opaque, and assumes a milky colour. It ate easily roll off the charcoal, especially when of Licks sereral earthy mallers, particularly those the size of a grain of pepper. Smaller pieces, of the siliceous kind, but cannot be employed therefore, ought either to be used, or they ou charcoal. 3. Crystallized Lorax, exposed should rest in hollows made in the charcoal. to the flame urged by the blowpipe, or char- On their first melting they assume a polished coal, first becomes opaque, white, and exces- surface, an appearance always retained by the sisely swelled, with various protuberances, or perfect metals; but the imperfect are soon obbranches proceeding out from it. When the scured by a pellicle formed of the calx (oxide) water is expelled, is easily collects itself into a of the metal. The colours communicated by mass, which, when well fused, yields a trans- the calces vary according to the nature of the parent sphericle, retaining its transparency metal from which the calx is produeed. Some even after cooling. If calcined borax be eni- of the calces easily recover their metallic form played, the clear sphericle is obtained the by simple exposure to fame upon the charcoal ;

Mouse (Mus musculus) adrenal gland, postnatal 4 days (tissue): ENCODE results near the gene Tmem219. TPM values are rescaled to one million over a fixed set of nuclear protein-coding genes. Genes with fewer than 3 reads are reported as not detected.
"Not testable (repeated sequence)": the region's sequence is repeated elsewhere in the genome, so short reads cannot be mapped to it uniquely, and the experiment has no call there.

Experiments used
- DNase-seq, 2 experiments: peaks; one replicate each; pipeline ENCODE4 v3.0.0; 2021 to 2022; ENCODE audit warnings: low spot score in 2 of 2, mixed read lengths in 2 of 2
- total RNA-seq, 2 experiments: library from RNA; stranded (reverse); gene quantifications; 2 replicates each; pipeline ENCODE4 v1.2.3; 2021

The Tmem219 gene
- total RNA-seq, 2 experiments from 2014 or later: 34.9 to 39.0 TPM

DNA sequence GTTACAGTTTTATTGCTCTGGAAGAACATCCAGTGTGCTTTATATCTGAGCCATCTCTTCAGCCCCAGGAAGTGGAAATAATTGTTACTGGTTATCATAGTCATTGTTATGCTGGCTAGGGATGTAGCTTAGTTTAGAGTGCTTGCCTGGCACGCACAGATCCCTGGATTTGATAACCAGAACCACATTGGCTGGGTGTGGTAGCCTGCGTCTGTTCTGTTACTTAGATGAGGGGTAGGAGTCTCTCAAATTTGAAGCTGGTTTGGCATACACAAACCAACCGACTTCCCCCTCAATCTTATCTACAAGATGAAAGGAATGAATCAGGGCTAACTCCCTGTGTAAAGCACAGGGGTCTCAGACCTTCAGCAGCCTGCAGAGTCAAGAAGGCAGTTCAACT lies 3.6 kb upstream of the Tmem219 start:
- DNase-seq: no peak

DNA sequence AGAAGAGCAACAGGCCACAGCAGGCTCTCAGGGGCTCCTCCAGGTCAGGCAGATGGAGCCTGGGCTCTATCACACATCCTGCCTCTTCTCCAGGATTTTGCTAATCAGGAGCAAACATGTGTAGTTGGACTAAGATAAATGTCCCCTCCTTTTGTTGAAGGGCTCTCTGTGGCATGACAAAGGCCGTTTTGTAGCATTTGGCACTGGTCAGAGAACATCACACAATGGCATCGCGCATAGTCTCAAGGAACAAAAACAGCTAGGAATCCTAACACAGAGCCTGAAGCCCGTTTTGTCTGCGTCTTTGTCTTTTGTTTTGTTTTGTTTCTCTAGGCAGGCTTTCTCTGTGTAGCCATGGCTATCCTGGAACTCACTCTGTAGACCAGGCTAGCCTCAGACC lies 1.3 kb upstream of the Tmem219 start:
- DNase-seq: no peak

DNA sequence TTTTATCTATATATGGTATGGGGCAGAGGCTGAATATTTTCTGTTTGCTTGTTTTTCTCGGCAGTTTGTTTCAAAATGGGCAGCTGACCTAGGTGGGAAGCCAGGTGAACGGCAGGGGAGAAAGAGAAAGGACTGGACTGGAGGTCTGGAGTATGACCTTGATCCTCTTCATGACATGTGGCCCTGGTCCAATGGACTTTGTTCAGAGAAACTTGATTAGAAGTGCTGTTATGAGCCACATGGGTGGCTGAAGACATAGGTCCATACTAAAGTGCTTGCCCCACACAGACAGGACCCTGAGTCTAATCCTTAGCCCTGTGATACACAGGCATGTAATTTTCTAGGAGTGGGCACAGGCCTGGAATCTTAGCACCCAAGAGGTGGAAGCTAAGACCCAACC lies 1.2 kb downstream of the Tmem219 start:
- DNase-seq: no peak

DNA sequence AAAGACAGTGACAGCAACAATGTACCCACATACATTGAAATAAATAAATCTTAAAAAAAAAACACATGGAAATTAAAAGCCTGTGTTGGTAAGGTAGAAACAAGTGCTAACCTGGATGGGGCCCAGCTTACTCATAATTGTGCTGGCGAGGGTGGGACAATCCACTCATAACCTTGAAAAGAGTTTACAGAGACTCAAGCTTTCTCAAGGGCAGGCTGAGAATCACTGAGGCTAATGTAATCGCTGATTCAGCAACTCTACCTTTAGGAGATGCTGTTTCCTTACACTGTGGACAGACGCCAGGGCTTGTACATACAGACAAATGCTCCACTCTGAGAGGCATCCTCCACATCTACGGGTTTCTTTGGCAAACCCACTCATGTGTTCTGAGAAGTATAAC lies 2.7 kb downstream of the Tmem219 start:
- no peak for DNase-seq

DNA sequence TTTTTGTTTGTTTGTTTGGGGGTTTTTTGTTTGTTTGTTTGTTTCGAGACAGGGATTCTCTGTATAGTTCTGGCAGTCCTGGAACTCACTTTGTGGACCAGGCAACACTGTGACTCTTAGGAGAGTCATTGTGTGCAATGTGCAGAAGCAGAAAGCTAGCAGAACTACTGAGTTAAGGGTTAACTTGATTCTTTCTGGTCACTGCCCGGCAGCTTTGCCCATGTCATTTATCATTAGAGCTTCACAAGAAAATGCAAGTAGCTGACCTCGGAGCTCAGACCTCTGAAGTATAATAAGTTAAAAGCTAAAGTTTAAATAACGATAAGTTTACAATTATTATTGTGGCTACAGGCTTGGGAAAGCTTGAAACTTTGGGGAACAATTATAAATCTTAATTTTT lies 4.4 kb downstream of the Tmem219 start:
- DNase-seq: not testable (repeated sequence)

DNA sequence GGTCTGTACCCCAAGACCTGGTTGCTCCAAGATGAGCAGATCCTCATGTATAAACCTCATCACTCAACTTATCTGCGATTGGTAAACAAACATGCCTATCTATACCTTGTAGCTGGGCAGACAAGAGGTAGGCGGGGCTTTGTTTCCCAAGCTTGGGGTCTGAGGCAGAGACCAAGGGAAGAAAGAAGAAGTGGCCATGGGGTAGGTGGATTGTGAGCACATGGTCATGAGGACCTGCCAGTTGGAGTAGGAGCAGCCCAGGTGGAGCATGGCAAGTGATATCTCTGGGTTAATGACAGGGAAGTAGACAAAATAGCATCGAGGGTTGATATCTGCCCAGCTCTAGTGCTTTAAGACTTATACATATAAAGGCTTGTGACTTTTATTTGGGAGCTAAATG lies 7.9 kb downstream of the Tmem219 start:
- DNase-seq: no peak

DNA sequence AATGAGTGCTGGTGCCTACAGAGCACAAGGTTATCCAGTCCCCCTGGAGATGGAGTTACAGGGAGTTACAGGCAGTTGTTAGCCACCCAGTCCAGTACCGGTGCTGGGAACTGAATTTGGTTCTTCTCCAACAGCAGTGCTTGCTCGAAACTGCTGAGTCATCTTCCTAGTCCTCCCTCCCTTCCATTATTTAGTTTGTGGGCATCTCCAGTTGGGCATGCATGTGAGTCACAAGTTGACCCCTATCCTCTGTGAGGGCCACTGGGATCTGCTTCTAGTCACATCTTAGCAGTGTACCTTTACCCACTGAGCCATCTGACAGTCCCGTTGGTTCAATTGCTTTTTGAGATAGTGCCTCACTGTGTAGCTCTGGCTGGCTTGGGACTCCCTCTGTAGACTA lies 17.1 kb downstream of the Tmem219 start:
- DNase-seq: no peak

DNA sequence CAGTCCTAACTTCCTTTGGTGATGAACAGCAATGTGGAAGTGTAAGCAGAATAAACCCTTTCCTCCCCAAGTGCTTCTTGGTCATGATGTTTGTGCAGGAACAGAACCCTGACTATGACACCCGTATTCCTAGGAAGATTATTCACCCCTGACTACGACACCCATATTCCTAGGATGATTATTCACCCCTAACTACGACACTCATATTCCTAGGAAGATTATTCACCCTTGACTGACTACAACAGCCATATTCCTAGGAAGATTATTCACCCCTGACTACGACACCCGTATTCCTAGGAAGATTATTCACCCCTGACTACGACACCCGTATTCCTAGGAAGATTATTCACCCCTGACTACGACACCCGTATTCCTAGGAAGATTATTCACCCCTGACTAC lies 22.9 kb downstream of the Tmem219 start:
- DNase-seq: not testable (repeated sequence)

others are reduced in this way with more diffiHaving provided every thing necessary, the culty; and some not at all. The reduced calces following directions are next to be attended to. of the volatile metals immediately fly off from 1. A common Lallow candle, not too thick, is the charcoal. In the spoon they exhibit glogenerally preferable to a wax candle, or w a bules; but it is very difficult to prevent them lainp. The snuff must not be cut too short, from being first dissipated by the blast. as the wick should bend towards the object. The metals are taken up by the fluxes ; bat 2. The weaker exterior flame must first be di- as soda yields an opaque spherule, it is not to be rected upon the object, until its effects are dis- made use of. Globules of borax (lissolve and covered, after which the interior Aame must melt any metallic calx; and, unless too much be applied. 3. We must observe with atten- loaded with it, appear pellucid and coloured. tion whether the matter decrepitates, splits, A piece of metal calcined in flux produces the swells, vegetates, boils, &c. 4. The piece ex- same effect, but more slowly. A portion of posed to the flanie should scarcely ever exceed the calx generally recovers its metallic form, ihe size of a pepper-corn, but ought always 10 and floats on the melted matter like one or be large enough to be taken up by the forceps. more excrescences. 5. A small piece should be added separately to The calces of the perfect metals are recluced euch of the fluxes ; concerning which it must by borax in the spoon, and adhere to it at the be observed whether it dissolves wholly or only point of contact, and there only. The microin part; whether this is effected with or with- cosmic salt acts like borax, but cloes not reduce qui effervescence, quickly or slowly; whether the inetals. It attacks them more powerfully the mass is divided into a powder, or gradually on account of its acid nature ; at the same time and externally corroded ; with what colour the it preserves the spherical form, and therefore is glass is tinged, and whether it becomes opaque adapted in a peculiar manner to the investigaor remains pellucid.